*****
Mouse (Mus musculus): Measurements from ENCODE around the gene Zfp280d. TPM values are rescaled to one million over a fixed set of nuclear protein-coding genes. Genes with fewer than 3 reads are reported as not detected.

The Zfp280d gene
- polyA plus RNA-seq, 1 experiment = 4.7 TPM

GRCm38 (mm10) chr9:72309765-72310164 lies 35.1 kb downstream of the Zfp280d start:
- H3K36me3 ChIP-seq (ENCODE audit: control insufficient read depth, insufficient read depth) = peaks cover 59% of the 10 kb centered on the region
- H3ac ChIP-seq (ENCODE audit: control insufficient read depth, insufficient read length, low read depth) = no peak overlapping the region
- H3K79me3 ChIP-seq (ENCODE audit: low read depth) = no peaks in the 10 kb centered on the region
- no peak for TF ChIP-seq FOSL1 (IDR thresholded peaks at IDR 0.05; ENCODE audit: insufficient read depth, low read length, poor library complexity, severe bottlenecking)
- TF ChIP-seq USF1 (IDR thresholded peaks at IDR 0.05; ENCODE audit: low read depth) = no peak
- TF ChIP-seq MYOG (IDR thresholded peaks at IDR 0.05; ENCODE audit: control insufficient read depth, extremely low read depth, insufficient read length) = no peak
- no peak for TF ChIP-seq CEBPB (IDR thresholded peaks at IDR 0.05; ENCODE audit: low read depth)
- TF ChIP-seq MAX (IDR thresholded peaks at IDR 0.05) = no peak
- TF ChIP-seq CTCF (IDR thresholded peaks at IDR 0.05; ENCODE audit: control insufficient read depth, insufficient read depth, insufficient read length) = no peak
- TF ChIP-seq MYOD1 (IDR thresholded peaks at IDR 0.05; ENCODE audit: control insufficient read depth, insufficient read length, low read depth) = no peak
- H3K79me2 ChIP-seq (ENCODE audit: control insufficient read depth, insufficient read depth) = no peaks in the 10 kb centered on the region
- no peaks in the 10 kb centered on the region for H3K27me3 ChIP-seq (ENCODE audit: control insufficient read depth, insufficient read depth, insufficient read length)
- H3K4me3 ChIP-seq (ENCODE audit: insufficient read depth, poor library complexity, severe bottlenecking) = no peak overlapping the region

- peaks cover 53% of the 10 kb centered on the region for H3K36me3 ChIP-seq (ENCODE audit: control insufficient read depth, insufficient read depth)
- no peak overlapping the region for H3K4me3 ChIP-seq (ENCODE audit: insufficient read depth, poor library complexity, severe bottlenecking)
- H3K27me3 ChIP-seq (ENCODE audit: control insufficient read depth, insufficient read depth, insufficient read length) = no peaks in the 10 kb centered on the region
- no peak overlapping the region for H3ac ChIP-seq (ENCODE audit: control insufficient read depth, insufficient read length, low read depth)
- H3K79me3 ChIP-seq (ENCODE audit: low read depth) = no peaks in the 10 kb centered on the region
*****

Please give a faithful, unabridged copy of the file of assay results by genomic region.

Mouse (Mus musculus): Measurements from ENCODE around the gene Zfp280d. TPM values are rescaled to one million over a fixed set of nuclear protein-coding genes. Genes with fewer than 3 reads are reported as not detected.

The Zfp280d gene
- polyA plus RNA-seq, 1 experiment = 4.7 TPM

GRCm38 (mm10) chr9:72309765-72310164 lies 35.1 kb downstream of the Zfp280d start:
- H3K36me3 ChIP-seq (ENCODE audit: control insufficient read depth, insufficient read depth) = peaks cover 59% of the 10 kb centered on the region
- H3ac ChIP-seq (ENCODE audit: control insufficient read depth, insufficient read length, low read depth) = no peak overlapping the region
- H3K79me3 ChIP-seq (ENCODE audit: low read depth) = no peaks in the 10 kb centered on the region
- no peak for TF ChIP-seq FOSL1 (IDR thresholded peaks at IDR 0.05; ENCODE audit: insufficient read depth, low read length, poor library complexity, severe bottlenecking)
- TF ChIP-seq USF1 (IDR thresholded peaks at IDR 0.05; ENCODE audit: low read depth) = no peak
- TF ChIP-seq MYOG (IDR thresholded peaks at IDR 0.05; ENCODE audit: control insufficient read depth, extremely low read depth, insufficient read length) = no peak
- no peak for TF ChIP-seq CEBPB (IDR thresholded peaks at IDR 0.05; ENCODE audit: low read depth)
- TF ChIP-seq MAX (IDR thresholded peaks at IDR 0.05) = no peak
- TF ChIP-seq CTCF (IDR thresholded peaks at IDR 0.05; ENCODE audit: control insufficient read depth, insufficient read depth, insufficient read length) = no peak
- TF ChIP-seq MYOD1 (IDR thresholded peaks at IDR 0.05; ENCODE audit: control insufficient read depth, insufficient read length, low read depth) = no peak
- H3K79me2 ChIP-seq (ENCODE audit: control insufficient read depth, insufficient read depth) = no peaks in the 10 kb centered on the region
- no peaks in the 10 kb centered on the region for H3K27me3 ChIP-seq (ENCODE audit: control insufficient read depth, insufficient read depth, insufficient read length)
- H3K4me3 ChIP-seq (ENCODE audit: insufficient read depth, poor library complexity, severe bottlenecking) = no peak overlapping the region

- peaks cover 53% of the 10 kb centered on the region for H3K36me3 ChIP-seq (ENCODE audit: control insufficient read depth, insufficient read depth)
- no peak overlapping the region for H3K4me3 ChIP-seq (ENCODE audit: insufficient read depth, poor library complexity, severe bottlenecking)
- H3K27me3 ChIP-seq (ENCODE audit: control insufficient read depth, insufficient read depth, insufficient read length) = no peaks in the 10 kb centered on the region
- no peak overlapping the region for H3ac ChIP-seq (ENCODE audit: control insufficient read depth, insufficient read length, low read depth)
- H3K79me3 ChIP-seq (ENCODE audit: low read depth) = no peaks in the 10 kb centered on the region